Timing Rhythms: Perceived Duration Increases with a Predictable Temporal Structure of Short Interval Fillers.

Horr NK, Di Luca M - PLoS ONE (2015)

Results of Experiment 1.(A) Proportions of responses indicating the rhythmic interval to be longer than the random interval as a function of physical duration difference. (B) Point of subjective equality (PSE) and just noticeable difference (JND) calculated from response proportions with the Spearman-Kärber method. Error bars are S.E.M.
© Copyright Policy
Related In: Results  -  Collection

License
Show All Figures
getmorefigures.php?uid=PMC4608791&req=5

pone.0141018.g002: Results of Experiment 1.(A) Proportions of responses indicating the rhythmic interval to be longer than the random interval as a function of physical duration difference. (B) Point of subjective equality (PSE) and just noticeable difference (JND) calculated from response proportions with the Spearman-Kärber method. Error bars are S.E.M.
Mentions: Response Proportions, PSE and JND values separated by rhythm condition are shown in Fig 2. As there is no significant difference between the PSE and JND for the three group-of-2 rhythms with different number of groups (one-way r.m. ANOVA on PSE: F(2,46) = 0.37, p = 0.69, ηp² = 0.02; on JND F(2,46) = 0.57, p = 0.56, ηp² = 0.02), the results for the group-of-2 rhythms are presented together. The PSE averaged across the four rhythmic conditions is significantly lower than zero (-60±18ms, t-test against 0, two-tailed: t(23) = -3.1, p = 0.006, d = 0.62), indicating that rhythmic intervals are perceived as longer than anisochronous intervals. The duration required for an anisochronous stimulus to match a rhythmic one does not differ for rhythms composed of groups of different number (one-way r.m. ANOVA on PSE, F(3,69) = 0.24, p = 0.87, ηp² = 0.01). The overall JND indicates that people were able to discriminate within the given range of 500ms duration difference (378±18ms). JND does not significantly vary across conditions (one-way r.m. ANOVA on JND, F(3,69) = 1.93, p = 0.13, ηp² = 0.08). Overall, the data highlights a general underestimation of the duration of random intervals compared to rhythmic intervals.

Bottom Line: One account to explain effects of temporal structure is a non-linear accumulator-counter mechanism reset at the beginning of every subinterval.No general over- or underestimation is registered for rhythmically grouped compared to isochronous intervals.Implications of these findings for a non-linear clock model as well as a neural response magnitude account of perceived duration are discussed.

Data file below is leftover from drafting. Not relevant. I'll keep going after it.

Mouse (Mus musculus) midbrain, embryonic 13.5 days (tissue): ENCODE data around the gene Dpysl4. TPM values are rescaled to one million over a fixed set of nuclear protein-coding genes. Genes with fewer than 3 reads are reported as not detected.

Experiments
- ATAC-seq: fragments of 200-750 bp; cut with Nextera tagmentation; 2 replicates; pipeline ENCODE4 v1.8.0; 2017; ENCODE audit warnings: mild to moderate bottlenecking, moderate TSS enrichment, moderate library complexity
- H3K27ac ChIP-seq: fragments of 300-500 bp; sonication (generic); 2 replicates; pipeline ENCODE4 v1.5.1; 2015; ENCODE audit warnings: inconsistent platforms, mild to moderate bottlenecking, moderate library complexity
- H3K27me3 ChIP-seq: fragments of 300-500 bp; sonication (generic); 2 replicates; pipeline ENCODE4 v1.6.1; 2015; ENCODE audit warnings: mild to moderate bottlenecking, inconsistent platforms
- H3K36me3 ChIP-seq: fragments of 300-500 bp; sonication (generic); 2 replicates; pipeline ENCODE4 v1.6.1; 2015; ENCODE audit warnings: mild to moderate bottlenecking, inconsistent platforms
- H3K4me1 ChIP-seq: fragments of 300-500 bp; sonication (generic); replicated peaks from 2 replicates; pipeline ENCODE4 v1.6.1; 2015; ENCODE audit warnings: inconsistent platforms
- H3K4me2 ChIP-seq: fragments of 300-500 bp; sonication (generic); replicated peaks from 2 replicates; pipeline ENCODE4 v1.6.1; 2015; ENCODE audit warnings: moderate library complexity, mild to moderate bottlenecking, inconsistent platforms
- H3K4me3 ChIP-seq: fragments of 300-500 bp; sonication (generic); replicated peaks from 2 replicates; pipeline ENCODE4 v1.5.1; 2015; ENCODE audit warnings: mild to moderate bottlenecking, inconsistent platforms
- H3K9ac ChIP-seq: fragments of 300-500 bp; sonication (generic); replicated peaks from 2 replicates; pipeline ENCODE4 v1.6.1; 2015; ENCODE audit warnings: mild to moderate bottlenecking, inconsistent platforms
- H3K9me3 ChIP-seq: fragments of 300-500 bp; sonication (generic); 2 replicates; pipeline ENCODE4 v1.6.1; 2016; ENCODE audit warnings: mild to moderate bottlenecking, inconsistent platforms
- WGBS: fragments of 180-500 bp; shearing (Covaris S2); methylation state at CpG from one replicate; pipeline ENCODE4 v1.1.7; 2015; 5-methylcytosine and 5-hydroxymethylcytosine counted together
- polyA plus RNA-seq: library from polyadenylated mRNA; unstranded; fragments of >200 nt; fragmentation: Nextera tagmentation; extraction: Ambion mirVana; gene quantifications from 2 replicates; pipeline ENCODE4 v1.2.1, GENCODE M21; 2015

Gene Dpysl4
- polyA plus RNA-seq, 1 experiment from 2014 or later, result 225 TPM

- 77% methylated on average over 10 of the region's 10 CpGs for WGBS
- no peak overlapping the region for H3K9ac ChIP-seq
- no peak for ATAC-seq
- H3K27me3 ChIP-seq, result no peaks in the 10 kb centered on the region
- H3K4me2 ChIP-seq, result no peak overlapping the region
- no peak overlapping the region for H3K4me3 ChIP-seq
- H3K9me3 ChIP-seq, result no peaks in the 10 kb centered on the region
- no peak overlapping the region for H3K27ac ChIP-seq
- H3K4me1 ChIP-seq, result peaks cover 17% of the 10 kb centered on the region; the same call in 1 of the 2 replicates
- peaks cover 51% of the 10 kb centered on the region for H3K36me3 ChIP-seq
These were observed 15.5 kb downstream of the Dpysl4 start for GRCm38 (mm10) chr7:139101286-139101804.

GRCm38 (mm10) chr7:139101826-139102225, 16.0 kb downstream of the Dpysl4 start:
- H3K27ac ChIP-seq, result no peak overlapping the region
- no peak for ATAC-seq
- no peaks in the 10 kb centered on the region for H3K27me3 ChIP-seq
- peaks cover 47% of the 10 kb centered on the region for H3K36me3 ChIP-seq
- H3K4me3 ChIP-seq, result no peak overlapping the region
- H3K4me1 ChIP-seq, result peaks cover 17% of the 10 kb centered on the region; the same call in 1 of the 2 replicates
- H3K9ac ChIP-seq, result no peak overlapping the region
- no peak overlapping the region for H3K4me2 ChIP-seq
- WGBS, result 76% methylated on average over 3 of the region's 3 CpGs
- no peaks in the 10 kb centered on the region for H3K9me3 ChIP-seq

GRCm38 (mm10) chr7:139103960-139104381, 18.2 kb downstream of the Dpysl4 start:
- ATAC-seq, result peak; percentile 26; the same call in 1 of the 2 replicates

View Article: PubMed Central - PubMed

Affiliation: Centre for Computational Neuroscience and Cognitive Robotics, Department of Psychology, University of Birmingham, Edgbaston, Birmingham, B15 2TT, United Kingdom.

ABSTRACT
Variations in the temporal structure of an interval can lead to remarkable differences in perceived duration. For example, it has previously been shown that isochronous intervals, that is, intervals filled with temporally regular stimuli, are perceived to last longer than intervals left empty or filled with randomly timed stimuli. Characterizing the extent of such distortions is crucial to understanding how duration perception works. One account to explain effects of temporal structure is a non-linear accumulator-counter mechanism reset at the beginning of every subinterval. An alternative explanation based on entrainment to regular stimulation posits that the neural response to each filler stimulus in an isochronous sequence is amplified and a higher neural response may lead to an overestimation of duration. If entrainment is the key that generates response amplification and the distortions in perceived duration, then any form of predictability in the temporal structure of interval fillers should lead to the perception of an interval that lasts longer than a randomly filled one. The present experiments confirm that intervals filled with fully predictable rhythmically grouped stimuli lead to longer perceived duration than anisochronous intervals. No general over- or underestimation is registered for rhythmically grouped compared to isochronous intervals. However, we find that the number of stimuli in each group composing the rhythm also influences perceived duration. Implications of these findings for a non-linear clock model as well as a neural response magnitude account of perceived duration are discussed.

No MeSH data available.


Related in: MedlinePlus